I’ve a short piece in today’s Scotsman about the legal basis on which an independence referendum can be held, and what a referendum called by Holyrood can and can’t do. It’s available here. They’ve edited my copy a bit, though, and the whole of what I wrote appears below, and have added a few links for ease of reference.
Calling a referendum: who, what, how?
Who can call a referendum on Scottish independence depends on what question is to be put to the voters. The powers of the Scottish Parliament are limited, and it may not pass legislation that ‘relates to’ reserved matters including the Union of Scotland and England. Key provisions of the Treaty of Union also cannot be amended by Holyrood.
This doesn’t prohibit a consultative referendum, about whether there should be negotiations between the Scottish and UK Governments about independence. Such a referendum is pretty clearly within the Scottish Parliament’s powers, as Michael Moore has now acknowledged. But that is as far as it can go. A referendum bill that purported to create a legal basis for independence directly would be beyond the powers of the Scottish Parliament.
The paper on a referendum, and draft referendum bill the SNP published in February 2010, suggested the question would pose two options. The first would be about an extension of devolved powers, either as recommended by the Calman Commission or to deliver ‘devolution max’. The question about independence would then be:
The Scottish Government proposes that, in addition to the extension of the powers and responsibilities of the Scottish Parliament set out in Proposal 1, the Parliament’s powers should also be extended to enable independence to be achieved.
Do you agree with this proposal?
To the extent this actually enables independence, it would be beyond the Parliament’s legal powers. To the extent it creates a basis for a negotiation, it is within them. It is a question of interpretation which it is, but the political pressures mean that it is unlikely that those who could bring legal challenges to such a question would do so. Indeed, it was deliberately designed to stretch the edges of what was legally possible, to give the Scottish Government the greatest mandate possible going into those negotiations.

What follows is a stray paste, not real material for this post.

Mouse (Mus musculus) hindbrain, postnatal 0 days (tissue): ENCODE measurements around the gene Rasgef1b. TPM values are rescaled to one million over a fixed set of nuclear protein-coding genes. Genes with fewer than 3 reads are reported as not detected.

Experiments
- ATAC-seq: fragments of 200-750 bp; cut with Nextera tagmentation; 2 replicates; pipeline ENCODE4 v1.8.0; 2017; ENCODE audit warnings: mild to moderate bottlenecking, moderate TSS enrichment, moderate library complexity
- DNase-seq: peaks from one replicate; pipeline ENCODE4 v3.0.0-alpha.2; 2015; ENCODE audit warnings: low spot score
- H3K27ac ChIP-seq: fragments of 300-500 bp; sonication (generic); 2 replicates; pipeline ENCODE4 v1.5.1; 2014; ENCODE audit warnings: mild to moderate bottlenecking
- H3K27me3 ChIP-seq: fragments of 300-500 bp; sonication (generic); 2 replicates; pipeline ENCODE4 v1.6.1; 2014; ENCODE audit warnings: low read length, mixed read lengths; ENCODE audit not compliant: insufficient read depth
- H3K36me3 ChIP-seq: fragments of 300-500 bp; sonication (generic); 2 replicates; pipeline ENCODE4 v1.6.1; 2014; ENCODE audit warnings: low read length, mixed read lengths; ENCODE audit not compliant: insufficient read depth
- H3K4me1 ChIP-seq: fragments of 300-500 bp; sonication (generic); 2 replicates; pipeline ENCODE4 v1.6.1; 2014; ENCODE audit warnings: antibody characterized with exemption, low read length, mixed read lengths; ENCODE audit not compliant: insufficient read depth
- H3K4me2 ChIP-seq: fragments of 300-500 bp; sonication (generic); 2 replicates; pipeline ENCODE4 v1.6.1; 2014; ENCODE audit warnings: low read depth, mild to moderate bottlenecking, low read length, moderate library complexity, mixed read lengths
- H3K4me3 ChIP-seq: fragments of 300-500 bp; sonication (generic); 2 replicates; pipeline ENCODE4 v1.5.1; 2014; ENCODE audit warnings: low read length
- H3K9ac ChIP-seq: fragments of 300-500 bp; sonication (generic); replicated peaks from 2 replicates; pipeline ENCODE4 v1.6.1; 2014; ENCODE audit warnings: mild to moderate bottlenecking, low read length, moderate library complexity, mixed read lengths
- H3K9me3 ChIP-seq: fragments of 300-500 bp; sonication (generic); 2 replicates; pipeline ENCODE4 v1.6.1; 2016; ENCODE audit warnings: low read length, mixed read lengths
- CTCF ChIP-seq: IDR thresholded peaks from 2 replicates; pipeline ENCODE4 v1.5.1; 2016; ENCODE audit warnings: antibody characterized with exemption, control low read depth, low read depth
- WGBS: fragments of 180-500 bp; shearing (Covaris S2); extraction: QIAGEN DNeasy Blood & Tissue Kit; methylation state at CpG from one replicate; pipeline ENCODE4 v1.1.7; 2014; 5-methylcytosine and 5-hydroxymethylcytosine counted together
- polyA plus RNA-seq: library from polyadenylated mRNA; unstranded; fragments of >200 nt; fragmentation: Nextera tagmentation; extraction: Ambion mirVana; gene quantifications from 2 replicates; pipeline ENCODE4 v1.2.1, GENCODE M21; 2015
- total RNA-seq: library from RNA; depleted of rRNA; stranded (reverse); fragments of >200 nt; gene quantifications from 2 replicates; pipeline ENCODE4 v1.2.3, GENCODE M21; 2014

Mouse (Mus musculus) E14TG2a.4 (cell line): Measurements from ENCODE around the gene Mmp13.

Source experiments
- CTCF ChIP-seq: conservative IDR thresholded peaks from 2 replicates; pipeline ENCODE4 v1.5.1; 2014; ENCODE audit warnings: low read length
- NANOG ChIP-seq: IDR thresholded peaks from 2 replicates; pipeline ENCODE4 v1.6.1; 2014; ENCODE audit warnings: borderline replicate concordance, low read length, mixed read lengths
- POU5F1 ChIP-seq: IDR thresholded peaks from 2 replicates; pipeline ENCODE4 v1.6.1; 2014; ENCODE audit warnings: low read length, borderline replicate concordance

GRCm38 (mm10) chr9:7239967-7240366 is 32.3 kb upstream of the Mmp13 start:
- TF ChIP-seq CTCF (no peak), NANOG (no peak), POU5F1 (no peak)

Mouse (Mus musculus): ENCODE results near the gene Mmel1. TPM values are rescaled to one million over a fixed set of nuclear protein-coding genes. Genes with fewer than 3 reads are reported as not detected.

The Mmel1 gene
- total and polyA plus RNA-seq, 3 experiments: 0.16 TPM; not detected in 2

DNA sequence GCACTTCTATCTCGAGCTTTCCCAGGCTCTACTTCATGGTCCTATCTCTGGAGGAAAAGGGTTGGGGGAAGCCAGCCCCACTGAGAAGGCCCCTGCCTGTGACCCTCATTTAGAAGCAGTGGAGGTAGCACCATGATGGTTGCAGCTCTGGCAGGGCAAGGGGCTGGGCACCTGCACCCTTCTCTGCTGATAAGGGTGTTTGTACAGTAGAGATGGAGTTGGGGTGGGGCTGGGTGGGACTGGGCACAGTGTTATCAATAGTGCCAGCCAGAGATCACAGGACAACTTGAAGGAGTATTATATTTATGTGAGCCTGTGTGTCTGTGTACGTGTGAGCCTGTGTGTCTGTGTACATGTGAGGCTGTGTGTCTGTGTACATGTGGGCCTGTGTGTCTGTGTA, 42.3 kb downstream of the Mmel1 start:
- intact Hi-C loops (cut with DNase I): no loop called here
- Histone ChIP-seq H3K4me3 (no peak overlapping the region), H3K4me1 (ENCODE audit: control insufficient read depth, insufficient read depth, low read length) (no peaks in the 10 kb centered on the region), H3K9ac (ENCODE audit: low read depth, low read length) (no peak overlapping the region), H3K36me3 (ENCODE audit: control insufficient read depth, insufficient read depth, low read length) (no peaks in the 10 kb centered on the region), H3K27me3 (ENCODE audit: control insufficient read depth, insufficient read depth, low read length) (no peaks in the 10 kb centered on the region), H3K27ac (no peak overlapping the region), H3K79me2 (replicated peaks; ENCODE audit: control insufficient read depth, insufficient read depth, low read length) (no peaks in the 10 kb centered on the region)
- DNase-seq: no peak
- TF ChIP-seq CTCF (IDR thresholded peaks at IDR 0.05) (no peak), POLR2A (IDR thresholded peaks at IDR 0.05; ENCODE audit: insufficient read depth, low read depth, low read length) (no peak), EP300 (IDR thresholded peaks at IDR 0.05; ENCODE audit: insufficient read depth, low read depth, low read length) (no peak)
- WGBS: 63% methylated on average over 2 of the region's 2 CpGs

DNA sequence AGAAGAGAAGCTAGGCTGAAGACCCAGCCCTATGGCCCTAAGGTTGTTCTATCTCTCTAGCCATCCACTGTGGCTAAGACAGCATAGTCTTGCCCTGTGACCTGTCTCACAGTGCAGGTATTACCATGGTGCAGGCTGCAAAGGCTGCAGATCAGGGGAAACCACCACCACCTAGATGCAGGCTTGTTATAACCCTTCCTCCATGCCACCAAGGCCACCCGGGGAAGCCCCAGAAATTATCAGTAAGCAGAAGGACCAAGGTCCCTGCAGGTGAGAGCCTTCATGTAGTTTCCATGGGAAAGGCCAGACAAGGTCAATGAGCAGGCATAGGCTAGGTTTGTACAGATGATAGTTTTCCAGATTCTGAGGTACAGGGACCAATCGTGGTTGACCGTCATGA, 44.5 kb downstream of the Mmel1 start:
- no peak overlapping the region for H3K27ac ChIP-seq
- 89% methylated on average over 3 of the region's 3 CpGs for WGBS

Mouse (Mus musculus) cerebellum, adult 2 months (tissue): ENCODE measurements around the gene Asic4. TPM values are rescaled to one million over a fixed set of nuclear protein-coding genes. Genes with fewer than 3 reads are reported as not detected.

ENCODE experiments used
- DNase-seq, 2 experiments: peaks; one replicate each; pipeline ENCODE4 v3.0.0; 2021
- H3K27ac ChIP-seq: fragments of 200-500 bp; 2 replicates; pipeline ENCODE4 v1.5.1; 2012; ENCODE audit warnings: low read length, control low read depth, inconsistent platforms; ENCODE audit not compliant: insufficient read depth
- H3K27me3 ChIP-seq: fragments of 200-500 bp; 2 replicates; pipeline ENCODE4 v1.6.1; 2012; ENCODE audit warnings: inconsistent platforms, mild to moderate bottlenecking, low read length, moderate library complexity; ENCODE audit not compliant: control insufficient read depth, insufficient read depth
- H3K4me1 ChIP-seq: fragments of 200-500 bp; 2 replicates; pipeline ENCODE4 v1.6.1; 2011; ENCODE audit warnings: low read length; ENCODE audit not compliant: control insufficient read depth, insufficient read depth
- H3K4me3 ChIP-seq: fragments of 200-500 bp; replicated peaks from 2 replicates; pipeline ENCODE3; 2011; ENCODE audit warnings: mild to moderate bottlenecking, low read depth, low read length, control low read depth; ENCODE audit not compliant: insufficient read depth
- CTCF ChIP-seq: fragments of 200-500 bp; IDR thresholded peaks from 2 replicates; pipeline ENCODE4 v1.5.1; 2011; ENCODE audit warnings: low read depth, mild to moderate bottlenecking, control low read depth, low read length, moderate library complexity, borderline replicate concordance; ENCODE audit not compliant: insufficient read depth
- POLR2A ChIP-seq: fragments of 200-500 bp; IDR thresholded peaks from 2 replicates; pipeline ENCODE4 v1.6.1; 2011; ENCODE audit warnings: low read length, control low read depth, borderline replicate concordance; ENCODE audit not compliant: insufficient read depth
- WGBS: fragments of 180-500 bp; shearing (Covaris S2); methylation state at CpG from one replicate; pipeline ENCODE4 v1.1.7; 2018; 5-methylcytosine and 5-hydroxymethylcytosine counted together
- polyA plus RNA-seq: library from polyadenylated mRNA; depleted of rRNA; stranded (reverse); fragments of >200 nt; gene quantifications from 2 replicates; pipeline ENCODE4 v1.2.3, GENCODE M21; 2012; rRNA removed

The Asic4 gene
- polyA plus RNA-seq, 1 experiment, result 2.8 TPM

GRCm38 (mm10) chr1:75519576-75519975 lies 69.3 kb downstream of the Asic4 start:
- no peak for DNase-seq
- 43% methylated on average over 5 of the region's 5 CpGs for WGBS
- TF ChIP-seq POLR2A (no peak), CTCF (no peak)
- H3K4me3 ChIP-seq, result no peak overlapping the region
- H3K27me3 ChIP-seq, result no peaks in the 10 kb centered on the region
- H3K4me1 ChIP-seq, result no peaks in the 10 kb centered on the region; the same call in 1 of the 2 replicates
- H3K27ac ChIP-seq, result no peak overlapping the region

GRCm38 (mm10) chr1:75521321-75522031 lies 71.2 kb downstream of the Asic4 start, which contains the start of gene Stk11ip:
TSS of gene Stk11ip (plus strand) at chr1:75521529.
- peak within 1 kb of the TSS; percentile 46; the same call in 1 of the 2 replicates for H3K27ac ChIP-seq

The alternative to a referendum called by Holyrood is one called by London. There are no legal limits on what sort of a question Westminster might put to the Scottish people, so that could ask a direct question about independence. However, there are other restrictions. In particular, the Electoral Commission would need to advise on the wording of the question (the SNP’s paper proposed setting up a special regulator for the referendum, which wouldn’t have this role). The rather cumbersome questions preferred by the Commission on regional government in North East England and legislative powers for the National Assembly for Wales suggest that the sort of simple question proposed by the Scottish Government would probably not be acceptable.
Key to independence will be the terms on which it takes place, though. There are big issues to be resolved as part of any negotiation. How will the North Sea’s oil reserves and the UK’s national debt be divided? When, and how, would Scotland become a member of the European Union? What about the existing UK defence bases, particularly Faslane – key to the UK’s submarine-based nuclear deterrent? The SNP believe that the answers to these issues are straightforward and can be easily resolved, but London is unlikely to look at them in the same way. For that reason, it’s hard to put a question in a referendum that kicks off the process that enables the Scottish people to make an informed choice about their national future. The argument for having a second referendum after negotiations, so the two options and all their implications are clearly before the voters, is a strong one.